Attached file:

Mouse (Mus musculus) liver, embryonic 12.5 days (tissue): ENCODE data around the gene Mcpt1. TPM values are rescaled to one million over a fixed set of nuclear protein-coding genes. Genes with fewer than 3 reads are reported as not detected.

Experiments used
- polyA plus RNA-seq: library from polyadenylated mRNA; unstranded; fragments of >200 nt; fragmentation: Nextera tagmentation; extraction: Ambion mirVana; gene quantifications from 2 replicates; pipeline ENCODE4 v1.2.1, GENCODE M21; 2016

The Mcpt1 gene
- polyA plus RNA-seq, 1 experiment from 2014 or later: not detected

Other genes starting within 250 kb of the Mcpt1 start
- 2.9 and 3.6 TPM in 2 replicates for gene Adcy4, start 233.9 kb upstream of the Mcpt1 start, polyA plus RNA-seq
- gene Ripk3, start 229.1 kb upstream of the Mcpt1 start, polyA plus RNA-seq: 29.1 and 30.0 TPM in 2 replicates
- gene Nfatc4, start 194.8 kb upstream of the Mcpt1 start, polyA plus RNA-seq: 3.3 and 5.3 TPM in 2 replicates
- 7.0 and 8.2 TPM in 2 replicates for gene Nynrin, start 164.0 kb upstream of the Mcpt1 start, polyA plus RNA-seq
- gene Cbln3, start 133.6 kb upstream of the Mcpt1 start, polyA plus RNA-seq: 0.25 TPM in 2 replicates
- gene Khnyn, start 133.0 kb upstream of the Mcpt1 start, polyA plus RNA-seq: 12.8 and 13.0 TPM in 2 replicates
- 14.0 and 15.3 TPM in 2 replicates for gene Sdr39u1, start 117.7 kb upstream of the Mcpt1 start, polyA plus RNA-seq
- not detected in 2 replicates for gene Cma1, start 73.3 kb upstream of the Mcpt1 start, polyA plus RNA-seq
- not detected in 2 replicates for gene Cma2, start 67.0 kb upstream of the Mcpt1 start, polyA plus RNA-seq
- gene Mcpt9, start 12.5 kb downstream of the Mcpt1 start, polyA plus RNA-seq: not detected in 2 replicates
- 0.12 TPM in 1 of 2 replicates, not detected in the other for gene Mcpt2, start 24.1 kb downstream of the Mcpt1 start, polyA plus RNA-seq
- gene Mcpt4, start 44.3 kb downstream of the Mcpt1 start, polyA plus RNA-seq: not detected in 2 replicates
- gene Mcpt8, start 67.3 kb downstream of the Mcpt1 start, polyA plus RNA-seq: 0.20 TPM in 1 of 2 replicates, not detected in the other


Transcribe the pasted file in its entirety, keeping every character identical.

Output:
Mouse (Mus musculus) liver, embryonic 12.5 days (tissue): ENCODE data around the gene Mcpt1. TPM values are rescaled to one million over a fixed set of nuclear protein-coding genes. Genes with fewer than 3 reads are reported as not detected.

Experiments used
- polyA plus RNA-seq: library from polyadenylated mRNA; unstranded; fragments of >200 nt; fragmentation: Nextera tagmentation; extraction: Ambion mirVana; gene quantifications from 2 replicates; pipeline ENCODE4 v1.2.1, GENCODE M21; 2016

The Mcpt1 gene
- polyA plus RNA-seq, 1 experiment from 2014 or later: not detected

Other genes starting within 250 kb of the Mcpt1 start
- 2.9 and 3.6 TPM in 2 replicates for gene Adcy4, start 233.9 kb upstream of the Mcpt1 start, polyA plus RNA-seq
- gene Ripk3, start 229.1 kb upstream of the Mcpt1 start, polyA plus RNA-seq: 29.1 and 30.0 TPM in 2 replicates
- gene Nfatc4, start 194.8 kb upstream of the Mcpt1 start, polyA plus RNA-seq: 3.3 and 5.3 TPM in 2 replicates
- 7.0 and 8.2 TPM in 2 replicates for gene Nynrin, start 164.0 kb upstream of the Mcpt1 start, polyA plus RNA-seq
- gene Cbln3, start 133.6 kb upstream of the Mcpt1 start, polyA plus RNA-seq: 0.25 TPM in 2 replicates
- gene Khnyn, start 133.0 kb upstream of the Mcpt1 start, polyA plus RNA-seq: 12.8 and 13.0 TPM in 2 replicates
- 14.0 and 15.3 TPM in 2 replicates for gene Sdr39u1, start 117.7 kb upstream of the Mcpt1 start, polyA plus RNA-seq
- not detected in 2 replicates for gene Cma1, start 73.3 kb upstream of the Mcpt1 start, polyA plus RNA-seq
- not detected in 2 replicates for gene Cma2, start 67.0 kb upstream of the Mcpt1 start, polyA plus RNA-seq
- gene Mcpt9, start 12.5 kb downstream of the Mcpt1 start, polyA plus RNA-seq: not detected in 2 replicates
- 0.12 TPM in 1 of 2 replicates, not detected in the other for gene Mcpt2, start 24.1 kb downstream of the Mcpt1 start, polyA plus RNA-seq
- gene Mcpt4, start 44.3 kb downstream of the Mcpt1 start, polyA plus RNA-seq: not detected in 2 replicates
- gene Mcpt8, start 67.3 kb downstream of the Mcpt1 start, polyA plus RNA-seq: 0.20 TPM in 1 of 2 replicates, not detected in the other